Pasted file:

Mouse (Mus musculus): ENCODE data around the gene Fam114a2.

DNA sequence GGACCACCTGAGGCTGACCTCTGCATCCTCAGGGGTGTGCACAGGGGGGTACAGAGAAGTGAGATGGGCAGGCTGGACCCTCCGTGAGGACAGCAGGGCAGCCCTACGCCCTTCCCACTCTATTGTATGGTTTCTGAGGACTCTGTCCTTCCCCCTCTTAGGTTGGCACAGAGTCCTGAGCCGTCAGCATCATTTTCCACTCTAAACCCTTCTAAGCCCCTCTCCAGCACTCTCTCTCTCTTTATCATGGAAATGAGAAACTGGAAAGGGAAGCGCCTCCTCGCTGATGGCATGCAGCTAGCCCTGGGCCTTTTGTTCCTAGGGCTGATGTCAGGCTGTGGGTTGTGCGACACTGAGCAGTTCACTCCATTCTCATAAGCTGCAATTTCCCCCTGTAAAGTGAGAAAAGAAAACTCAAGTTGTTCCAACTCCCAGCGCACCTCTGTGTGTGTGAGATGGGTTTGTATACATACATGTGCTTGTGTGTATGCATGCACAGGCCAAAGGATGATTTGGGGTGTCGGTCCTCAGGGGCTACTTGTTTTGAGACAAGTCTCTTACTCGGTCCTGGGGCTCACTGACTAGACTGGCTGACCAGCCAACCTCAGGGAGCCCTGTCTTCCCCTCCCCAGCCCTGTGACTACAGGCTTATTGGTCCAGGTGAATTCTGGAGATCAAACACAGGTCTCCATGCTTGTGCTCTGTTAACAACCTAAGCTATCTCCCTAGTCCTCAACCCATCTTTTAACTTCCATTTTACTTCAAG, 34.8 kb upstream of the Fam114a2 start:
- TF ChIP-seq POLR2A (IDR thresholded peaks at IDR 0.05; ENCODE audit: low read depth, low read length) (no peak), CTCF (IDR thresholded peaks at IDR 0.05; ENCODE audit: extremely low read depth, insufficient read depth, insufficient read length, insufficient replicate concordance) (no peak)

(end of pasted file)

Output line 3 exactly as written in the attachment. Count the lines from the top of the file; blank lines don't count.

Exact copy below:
- TF ChIP-seq POLR2A (IDR thresholded peaks at IDR 0.05; ENCODE audit: low read depth, low read length) (no peak), CTCF (IDR thresholded peaks at IDR 0.05; ENCODE audit: extremely low read depth, insufficient read depth, insufficient read length, insufficient replicate concordance) (no peak)